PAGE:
On 9 August 2013, an employee of Sheffield Forgemasters Engineering was carrying out checks to an oxygen pipe that had been fitted with a valve. As he investigated a hissing noise coming from the valve, both it and the pipe burst into flames.
The worker, 57, nearly died from his injuries, Sheffield Crown Court was told. He was kept in a coma for weeks and underwent several skin grafts.
The Health and Safety Executive (HSE) found the pipe had been fitted with second-hand flanges and a butterfly valve, all of which contained materials incompatible with oxygen.
It was foreseeable, said the executive, that work would at some point be undertaken on the oxygen pipes that ran across the site, yet workers had not been trained in such work.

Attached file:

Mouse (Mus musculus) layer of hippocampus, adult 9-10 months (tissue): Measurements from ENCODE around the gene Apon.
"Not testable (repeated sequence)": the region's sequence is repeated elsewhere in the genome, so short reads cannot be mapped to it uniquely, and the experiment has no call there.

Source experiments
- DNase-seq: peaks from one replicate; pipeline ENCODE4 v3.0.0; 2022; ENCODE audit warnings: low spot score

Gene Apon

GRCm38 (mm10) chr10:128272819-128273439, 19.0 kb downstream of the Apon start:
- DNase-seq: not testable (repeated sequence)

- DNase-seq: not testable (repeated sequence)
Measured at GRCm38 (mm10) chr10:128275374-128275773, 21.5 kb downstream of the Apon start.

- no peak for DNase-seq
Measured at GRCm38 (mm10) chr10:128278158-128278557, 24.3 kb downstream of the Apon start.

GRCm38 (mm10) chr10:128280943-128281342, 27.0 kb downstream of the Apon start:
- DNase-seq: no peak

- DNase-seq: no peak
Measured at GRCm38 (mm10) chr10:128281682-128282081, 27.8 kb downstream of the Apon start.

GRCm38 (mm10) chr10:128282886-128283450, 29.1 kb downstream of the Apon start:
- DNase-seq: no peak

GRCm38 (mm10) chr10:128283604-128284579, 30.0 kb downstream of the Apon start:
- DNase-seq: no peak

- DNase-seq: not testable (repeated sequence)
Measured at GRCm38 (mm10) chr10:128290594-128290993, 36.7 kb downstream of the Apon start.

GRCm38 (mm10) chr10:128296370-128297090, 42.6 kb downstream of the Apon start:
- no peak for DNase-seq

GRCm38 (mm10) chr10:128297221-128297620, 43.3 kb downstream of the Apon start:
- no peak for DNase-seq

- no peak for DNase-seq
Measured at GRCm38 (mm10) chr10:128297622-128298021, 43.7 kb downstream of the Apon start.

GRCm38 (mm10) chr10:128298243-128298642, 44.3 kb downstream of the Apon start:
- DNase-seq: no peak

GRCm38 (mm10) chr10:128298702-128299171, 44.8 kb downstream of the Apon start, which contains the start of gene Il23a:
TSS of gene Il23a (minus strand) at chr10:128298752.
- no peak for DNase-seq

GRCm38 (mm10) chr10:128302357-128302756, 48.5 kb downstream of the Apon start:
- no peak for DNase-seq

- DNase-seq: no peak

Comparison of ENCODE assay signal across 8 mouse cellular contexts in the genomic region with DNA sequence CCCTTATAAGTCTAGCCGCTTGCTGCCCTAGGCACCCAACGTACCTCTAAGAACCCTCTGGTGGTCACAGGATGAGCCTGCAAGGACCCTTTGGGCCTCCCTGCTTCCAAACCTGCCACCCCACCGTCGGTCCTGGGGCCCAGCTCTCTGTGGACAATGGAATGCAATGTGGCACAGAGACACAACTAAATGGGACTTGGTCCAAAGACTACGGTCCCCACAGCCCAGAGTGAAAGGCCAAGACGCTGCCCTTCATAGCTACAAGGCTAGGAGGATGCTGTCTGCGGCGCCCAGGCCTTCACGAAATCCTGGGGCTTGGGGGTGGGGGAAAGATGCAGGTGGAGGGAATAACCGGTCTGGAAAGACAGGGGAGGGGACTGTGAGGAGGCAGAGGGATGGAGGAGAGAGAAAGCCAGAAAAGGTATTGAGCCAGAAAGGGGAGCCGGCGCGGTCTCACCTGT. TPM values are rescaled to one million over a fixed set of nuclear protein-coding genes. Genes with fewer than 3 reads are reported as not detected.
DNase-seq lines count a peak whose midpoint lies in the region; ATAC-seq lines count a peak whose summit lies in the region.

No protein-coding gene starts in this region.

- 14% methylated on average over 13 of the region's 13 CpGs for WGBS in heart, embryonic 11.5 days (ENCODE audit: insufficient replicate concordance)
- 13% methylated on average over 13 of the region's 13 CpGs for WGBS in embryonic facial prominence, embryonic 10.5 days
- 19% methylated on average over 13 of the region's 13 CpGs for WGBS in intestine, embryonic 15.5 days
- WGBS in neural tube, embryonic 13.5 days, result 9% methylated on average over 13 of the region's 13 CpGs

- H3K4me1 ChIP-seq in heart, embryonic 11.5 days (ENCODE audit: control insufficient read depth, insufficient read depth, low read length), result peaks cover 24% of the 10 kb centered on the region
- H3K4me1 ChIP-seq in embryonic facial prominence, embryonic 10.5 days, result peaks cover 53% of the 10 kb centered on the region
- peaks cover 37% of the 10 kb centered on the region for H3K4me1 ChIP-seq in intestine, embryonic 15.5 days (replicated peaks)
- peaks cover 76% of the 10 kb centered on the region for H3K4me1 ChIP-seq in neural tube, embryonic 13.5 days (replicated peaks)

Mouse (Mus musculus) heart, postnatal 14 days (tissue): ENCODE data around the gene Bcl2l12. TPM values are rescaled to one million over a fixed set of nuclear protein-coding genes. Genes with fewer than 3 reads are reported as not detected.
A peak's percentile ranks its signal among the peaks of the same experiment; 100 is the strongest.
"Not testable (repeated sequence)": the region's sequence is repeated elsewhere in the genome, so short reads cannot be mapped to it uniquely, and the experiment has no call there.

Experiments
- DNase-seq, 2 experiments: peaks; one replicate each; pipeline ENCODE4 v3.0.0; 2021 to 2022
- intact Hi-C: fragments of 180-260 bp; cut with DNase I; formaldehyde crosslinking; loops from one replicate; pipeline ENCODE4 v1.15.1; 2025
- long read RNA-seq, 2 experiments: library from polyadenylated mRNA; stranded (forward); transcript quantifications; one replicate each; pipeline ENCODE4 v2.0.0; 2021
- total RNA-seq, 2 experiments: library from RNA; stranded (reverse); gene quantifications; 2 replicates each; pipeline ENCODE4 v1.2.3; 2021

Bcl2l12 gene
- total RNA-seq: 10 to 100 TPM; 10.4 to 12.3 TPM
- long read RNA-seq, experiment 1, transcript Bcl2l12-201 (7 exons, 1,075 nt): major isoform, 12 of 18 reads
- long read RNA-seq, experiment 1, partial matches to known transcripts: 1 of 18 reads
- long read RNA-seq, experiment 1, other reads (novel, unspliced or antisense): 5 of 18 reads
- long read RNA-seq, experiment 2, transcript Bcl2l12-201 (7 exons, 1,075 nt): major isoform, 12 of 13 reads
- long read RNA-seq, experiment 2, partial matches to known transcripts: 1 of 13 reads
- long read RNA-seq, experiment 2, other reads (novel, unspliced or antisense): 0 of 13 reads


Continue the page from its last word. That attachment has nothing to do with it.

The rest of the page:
HSE inspector Carol Downes added that the incident could have been avoided “if simple checks had been carried out”.
Sheffield Forgemasters Engineering pleaded guilty to breaching s 2(1) of the Health and Safety at Work Act. It was fined and ordered to pay £58,000 in costs.
The company, which specialises in heavy steel castings, received publicity in 2011 after the coalition government cancelled an £80m loan promised to Forgemasters by the previous Labour administration to buy a new forging press.